Dana,  in answer to you inquiry, I think it would depend on the individual situation and the approach of the person.  While I am NOT prepared to listen to the ravings of an irate "professional" handler or long-time breeder owner, if the person truly exhibits that he or she is asking to improve their knowledge of the breed or understand more clearly my interpretation of the breed standard, I certainly would give them a clear and concise answer without commenting on exhibits other than their own.  

I have a standard rule when time permits.  Anyone wishing to discuss a decision in any breed is allowed to only discuss their own dog.  Any mention or discussion of another exhibitor's dog is off limits and inappropriate and they are told so.  In general I have found that the person standing in the first place position understands the virtues of the choice while those from second back only see the fault on the dog in first place. 
Judy Harrington

It is best that you do not discuss the merits or faults of a dog with anyone other than the owner.  As  you know, we are too often misquoted.
Bob Moore

That depends on the circumstances.  If it is one of the exhibitors, I will discuss his dog with him, but not the other dogs.  If someone from the crowd comes up, unless I know them and think they are actually interested
from an academic standpoint, I usually sidestep the question.  When people want to talk about placements, I ask them to come back after pictures and after my assignment is finished when we have time to talk.  This gets rid of the ones who aren't serious or who are just angry at not getting a placement they wanted.
Sherry E. Wallis

First, I tell them that I will not discuss other people's dogs. I then ask them if they are truly interested in my opinion of their dog or are they upset because they did not win.  If they say they are interested, I tell them to meet me with their dog and we will go through the breed standard together.  Most of the time they do not show up...What a surprise.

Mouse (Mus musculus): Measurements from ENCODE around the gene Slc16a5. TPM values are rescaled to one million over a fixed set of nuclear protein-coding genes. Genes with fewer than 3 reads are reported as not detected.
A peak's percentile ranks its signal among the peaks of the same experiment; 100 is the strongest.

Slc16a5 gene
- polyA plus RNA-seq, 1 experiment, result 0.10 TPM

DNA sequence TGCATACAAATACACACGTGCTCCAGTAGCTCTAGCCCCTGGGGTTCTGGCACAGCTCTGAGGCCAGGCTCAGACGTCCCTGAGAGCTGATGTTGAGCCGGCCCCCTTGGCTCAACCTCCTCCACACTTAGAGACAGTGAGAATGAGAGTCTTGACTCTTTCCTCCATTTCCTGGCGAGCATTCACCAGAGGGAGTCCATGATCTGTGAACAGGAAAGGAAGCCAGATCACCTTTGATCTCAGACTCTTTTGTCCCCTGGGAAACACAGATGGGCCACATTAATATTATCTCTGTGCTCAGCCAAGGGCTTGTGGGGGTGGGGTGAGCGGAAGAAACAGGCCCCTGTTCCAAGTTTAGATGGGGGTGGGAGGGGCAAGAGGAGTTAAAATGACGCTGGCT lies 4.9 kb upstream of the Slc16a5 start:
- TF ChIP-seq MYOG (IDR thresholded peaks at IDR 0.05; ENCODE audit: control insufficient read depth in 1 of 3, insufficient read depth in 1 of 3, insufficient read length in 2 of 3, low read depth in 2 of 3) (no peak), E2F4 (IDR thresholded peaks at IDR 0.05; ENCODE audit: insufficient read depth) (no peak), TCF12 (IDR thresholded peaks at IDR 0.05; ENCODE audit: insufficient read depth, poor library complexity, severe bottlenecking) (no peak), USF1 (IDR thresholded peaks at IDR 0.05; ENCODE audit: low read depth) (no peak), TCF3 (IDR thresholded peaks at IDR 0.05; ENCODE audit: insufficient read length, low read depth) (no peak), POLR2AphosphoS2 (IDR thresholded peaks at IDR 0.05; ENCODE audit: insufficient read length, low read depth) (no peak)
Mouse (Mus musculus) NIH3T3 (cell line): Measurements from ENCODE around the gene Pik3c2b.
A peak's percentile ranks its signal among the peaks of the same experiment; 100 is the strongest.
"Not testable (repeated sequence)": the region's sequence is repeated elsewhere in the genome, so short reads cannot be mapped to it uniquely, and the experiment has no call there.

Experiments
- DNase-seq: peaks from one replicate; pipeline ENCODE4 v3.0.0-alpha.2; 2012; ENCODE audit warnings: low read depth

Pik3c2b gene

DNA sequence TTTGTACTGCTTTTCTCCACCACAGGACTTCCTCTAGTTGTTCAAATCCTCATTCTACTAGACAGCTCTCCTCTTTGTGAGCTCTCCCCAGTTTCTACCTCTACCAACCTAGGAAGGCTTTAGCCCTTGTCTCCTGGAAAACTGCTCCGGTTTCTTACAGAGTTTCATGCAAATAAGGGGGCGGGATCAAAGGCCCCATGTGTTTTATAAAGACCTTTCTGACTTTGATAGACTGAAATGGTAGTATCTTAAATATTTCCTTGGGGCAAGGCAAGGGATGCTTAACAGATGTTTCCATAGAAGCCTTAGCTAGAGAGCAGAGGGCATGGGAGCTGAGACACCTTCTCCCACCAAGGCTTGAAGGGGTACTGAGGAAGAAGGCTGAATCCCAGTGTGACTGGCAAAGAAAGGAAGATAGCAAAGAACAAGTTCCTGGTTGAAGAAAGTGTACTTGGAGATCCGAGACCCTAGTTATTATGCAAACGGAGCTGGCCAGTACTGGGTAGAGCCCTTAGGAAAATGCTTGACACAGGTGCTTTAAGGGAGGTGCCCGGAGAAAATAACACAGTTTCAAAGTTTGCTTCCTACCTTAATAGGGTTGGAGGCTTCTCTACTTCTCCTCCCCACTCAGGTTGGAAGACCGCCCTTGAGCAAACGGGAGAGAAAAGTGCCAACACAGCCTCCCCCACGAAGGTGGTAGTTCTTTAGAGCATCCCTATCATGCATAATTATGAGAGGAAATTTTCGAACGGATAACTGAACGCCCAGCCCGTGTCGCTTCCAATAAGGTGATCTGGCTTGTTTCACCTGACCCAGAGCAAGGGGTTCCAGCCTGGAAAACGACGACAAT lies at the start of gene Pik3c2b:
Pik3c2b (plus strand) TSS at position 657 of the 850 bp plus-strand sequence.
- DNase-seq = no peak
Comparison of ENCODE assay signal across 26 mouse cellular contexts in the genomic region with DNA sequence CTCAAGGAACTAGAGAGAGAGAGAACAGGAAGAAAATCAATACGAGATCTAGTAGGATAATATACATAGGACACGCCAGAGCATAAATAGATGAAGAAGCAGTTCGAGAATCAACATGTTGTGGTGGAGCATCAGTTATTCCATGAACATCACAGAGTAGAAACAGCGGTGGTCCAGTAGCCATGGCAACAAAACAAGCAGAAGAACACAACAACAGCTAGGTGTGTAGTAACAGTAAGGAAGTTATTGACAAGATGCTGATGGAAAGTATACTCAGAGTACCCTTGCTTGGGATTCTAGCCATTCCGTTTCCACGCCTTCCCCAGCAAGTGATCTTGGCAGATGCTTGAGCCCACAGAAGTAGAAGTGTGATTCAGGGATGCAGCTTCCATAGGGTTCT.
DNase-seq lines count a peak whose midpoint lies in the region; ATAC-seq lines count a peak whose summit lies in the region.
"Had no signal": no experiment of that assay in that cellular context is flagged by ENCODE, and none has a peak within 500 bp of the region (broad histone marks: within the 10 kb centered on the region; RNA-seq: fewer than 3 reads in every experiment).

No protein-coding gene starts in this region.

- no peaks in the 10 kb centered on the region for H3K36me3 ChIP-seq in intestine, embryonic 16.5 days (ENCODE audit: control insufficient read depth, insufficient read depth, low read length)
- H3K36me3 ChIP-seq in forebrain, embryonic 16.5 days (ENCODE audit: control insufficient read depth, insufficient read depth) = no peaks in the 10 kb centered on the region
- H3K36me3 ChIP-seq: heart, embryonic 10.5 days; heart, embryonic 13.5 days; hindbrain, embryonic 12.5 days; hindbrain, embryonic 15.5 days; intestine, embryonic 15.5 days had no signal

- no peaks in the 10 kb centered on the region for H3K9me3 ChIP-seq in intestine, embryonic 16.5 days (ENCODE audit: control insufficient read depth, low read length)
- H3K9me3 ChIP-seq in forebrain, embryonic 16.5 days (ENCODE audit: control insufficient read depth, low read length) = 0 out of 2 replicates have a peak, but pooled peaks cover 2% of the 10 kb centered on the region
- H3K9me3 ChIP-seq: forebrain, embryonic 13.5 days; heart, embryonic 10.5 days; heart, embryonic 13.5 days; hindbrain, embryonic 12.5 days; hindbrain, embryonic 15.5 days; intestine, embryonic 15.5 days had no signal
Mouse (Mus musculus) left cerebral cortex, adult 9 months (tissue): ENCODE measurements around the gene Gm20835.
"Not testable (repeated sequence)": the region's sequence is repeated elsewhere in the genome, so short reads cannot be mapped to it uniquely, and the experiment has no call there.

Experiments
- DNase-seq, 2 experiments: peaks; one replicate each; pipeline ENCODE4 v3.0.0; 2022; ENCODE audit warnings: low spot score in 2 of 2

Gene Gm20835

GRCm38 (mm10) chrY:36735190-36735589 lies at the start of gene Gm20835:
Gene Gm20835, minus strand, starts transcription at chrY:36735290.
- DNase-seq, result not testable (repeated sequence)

Peggy Hauck

To my knowledge, AKC (and I agree with this approach) supports the position that a judge should not discuss his judging of a specific dog with anyone other then the person who exhibited the dog. If that person would like a critique or the reasoning behind the placement he/she was given, I believe that it would be appropriate to have that discussion. If however the exhibitor wanted an overall, more general or specific discussion as to the merits or lack there of of the entire entry I would decline to have that discussion.
Barbara Ruth Smith

I try to meet all requests in a positive manner, talk about what I look for in an exhibit and that sort of thing.  If there is a special

 circumstance with the exhibit I am being asked about, poorly trained for example, I try to address getting help to improve for future shows.   I know I asked judges when I was showing and it was always interesting.  Sometimes I found I didn't want to hear what the judge had to say but listening was always interesting.
Jocelyn Barker

Since I have not actually had the opportunity to judge yet, my opinion is probably not terribly relevant. I just wanted to mention that judges in North America, unlike most of the rest of the world, are not required to make a written critique of all the entries - or at least those which place. I think we get off pretty easy in that department, so providing a SHORT, constructive critique to an exhibitor would be an appropriate response to a POLITE query.  I have learned a lot from judges over the years.  I hope that I can pass some of that along to the next generation of enthusiasts in our sport.  Having said that, I don't plan to make unsolicited comments - I don't EVER recall a time when a judge volunteered a comment to me about my entry that made me think he/she was more intelligent.  Typically, it lowered my opinion of both the judge and the outcome.
Maureen Sullivan Gamble

Yes.  I would phrase my answer in positive terms, using words from the standard, and allow the person who asked the question a glimpse into my thinking process.  I have no problem saying nice things about good dogs to anyone who asks.
Nancy Liebes

No, I most definitely do not feel that it is in my job description as a judge to converse one way or the other with an exhibitor regarding my opinions/choices or decisions in any given breed.
Annemarie Moore